"Count for yourselves [in Hebrew, 'U'sifartem lachem'] seven weeks from after 'the Shabbat', from the day you bring the wave offering…." (Lev. 23:15)

The Hebrew word for count, "u'sifartem", suggests "luminance" as well. An illuminant stone is called "even sapir". The ten sefirot are so-called to connote luminance.

So the verse is saying that in counting the seven weeks - "U'sifartem lachem" - you should draw upon yourselves the luminance of the ten sefirot. [This is the Tzemach Tzedek's gloss: See Pardes 8:2, citing Sefer HaBahir ("the Book of Luminance"): "Why are they called 'sefirot'? To connote the same meaning as the verse 'the heavens relate [in Hebrew, "misaprim"] the glory of G‑d…" See also Zohar on Teruma 136b: "What is the meaning of "relate"? That they illuminate…"]

To understand this let us first introduce the following:

Run and Return

The Counting of the Omer comes between Pesach and Shavuot. Pesach is the exodus from Egypt; Shavuot is the giving of the Torah. Before the giving of the Torah, the Israelites had to count seven complete weeks, and only then were they able to receive the Torah.

In Ezekiel's vision of the celestial spheres he speaks of angels running to (in Hebrew, "ratzo") and fro ("shov"), running and returning. In the higher realms, everything exists in a state of ratzo and shov.

On Pesach we experienced ratzo, running; on Shavuot we experienced shov.

Pesach, the exodus from Egypt, was a rushed affair. The Paschal lamb was eaten in haste, i.e. running, ratzo. They were running because of the immense revelation of Divinity that was apparent when G‑d Himself set them free. (In the future redemption, we are promised that we will not need to escape in haste.) A new day, a new exodus…

The Pesach experience is one of running from "below to above"; Shavuot is one of return, receiving the Torah, which is the revelation of divine will below. On Shavuot G‑d descends upon Mount Sinai. We experience the drawing down of divinity from "above to below."

[Note: During the exodus we were running away from the evil of Egypt into which we had deeply sunk. Had we remained there another moment, we would have been lost. In the Messianic Era, we and the world will have been elevated to the point that there will be no need to run. Ed.]

On Pesach we were running away from ourselves, from the physical. Divine revelation sent us upward, away from the physical, i.e. ratzo. The giving of the Torah on Shavuot, represents the opposite: applying Divinity, the laws of the Torah, to the physical world, i.e. shov.

Daily Exodus

We are enjoined to remember the day we left the land of Egypt all the days of our lives. In every generation, we must see ourselves as leaving Egypt - every day. A new day, a new exodus.

The buildup to this exodus takes place during the portion of the prayer called Pesukei D'zimra, verses of praise. During this section of prayer, the individual meditates upon the behavior of the heavenly hosts, which prostrate themselves, as it were, to G‑d. He ponders the ophanim, and angelic beings, who with great tumult sing praise to Him. They are all in a state of constant bitul, selflessness.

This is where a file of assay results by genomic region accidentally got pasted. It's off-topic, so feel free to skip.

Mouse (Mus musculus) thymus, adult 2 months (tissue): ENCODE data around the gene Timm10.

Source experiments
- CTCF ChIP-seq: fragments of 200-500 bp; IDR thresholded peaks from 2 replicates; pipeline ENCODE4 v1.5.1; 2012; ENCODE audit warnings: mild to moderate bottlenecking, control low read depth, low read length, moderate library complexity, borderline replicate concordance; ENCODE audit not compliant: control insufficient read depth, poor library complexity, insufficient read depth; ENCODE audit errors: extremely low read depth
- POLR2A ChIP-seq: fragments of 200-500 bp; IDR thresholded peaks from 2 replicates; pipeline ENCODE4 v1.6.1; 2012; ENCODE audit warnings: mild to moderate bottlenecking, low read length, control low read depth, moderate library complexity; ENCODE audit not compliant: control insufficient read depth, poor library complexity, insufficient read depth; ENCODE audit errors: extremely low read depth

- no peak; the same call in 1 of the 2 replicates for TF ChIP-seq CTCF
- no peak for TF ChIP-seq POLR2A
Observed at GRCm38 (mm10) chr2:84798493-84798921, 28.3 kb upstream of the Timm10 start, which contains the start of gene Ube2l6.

This exodus takes place during the recitation of the Shema, when we experience love of G‑d - "and you shall love your G‑d" - and thereby flee from the slavery and Egypt of our earthly consciousness]. Indeed the Shema concludes with the phrase: "I am Havayah your G‑d; I have taken you out of the land of Egypt…"

During prayer, one contemplates that the life-force of all the worlds stems from the luminance of His Name alone. Whereas the soul, in giving life to the body, enters and enclothes the very essence of its vitality within the body, G‑d remains beyond the world, exalted and transcendent.

During prayer, the worshipper reads the verse, "Your kingship is a kingship over all worlds…" (Psalms 145:13) He recognizes that even the millions of worlds that exist are naught in comparison to His light. He understands that one compared to a trillion is still something; it is one part of the total sum. But between a trillion and infinity there is no relationship. In order to… celebrate Shavuot, the body too must experience self-nullification…

Through meditation on all the above, a person reaches a state of ratzo during Shema, loving G‑d with all his heart and leaving Egypt - the boundaries and borders that conceal divinity and give the false impression of an independent reality.

This is called exodus from Egypt.


But all of the above speaks only of the G‑dly soul. The exodus of the soul leaves the body behind. The body (and the animalistic soul that animates it) remain animalistic. In order to receive the Torah, to celebrate Shavuot, the body too must experience self-nullification.

This is achieved through the waving of the omer and the counting of the omer. The omer was an offering that consisted of barley, essentially animal food. In the higher worlds, there exists the antecedent of the physical animal. The supernal chariot features the faces of "animals". These supernal animals are the root of all physical animals, and the root of the animalistic soul that is within man.

Through waving the barley, animal food, the priests elevate the supernal animal.

This is followed by the Counting of the Omer, which serves to elicit the transcendent lights of holiness and subdue the animalistic soul. For the next forty-nine days, the forty-nine attributes of the "animal" are refined and elevated.

Only then is one a vessel to receive the Torah on Shavuot.

Adapted by Yosef Marcus from Likutei Torah

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